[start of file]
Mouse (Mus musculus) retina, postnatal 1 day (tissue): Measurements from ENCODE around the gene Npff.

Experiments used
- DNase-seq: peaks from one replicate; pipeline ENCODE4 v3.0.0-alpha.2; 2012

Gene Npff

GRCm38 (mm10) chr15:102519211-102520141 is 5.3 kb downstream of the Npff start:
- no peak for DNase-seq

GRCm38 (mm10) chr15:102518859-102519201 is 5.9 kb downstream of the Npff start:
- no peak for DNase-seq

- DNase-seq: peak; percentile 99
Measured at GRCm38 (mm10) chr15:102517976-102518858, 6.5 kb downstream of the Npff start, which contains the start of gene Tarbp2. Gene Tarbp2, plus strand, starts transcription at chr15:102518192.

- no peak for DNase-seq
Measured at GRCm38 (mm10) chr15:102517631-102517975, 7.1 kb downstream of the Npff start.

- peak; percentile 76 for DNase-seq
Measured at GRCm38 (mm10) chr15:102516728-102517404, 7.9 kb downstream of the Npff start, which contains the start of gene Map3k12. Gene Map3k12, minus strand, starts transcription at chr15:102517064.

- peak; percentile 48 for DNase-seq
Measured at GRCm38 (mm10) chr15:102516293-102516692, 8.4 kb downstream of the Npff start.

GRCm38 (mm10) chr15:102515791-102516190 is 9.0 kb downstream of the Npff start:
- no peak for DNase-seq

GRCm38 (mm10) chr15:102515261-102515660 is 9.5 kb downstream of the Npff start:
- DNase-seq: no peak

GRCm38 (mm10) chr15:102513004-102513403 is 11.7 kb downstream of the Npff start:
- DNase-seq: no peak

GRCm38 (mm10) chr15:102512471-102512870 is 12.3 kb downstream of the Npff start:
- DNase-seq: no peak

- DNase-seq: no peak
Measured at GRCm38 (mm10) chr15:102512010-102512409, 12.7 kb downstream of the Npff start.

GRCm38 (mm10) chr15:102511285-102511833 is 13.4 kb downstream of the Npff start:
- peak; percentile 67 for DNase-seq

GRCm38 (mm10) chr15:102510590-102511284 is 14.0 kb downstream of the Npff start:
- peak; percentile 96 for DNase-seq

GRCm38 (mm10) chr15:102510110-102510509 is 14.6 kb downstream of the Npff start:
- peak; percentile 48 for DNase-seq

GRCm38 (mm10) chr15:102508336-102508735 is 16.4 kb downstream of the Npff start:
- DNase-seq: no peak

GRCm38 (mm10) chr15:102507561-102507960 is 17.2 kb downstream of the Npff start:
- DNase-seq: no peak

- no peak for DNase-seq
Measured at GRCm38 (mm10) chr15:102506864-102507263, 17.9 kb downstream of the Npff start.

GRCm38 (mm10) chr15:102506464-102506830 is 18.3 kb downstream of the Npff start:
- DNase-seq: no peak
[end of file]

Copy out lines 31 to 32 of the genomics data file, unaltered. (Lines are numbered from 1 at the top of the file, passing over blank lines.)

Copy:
GRCm38 (mm10) chr15:102510110-102510509 is 14.6 kb downstream of the Npff start:
- peak; percentile 48 for DNase-seq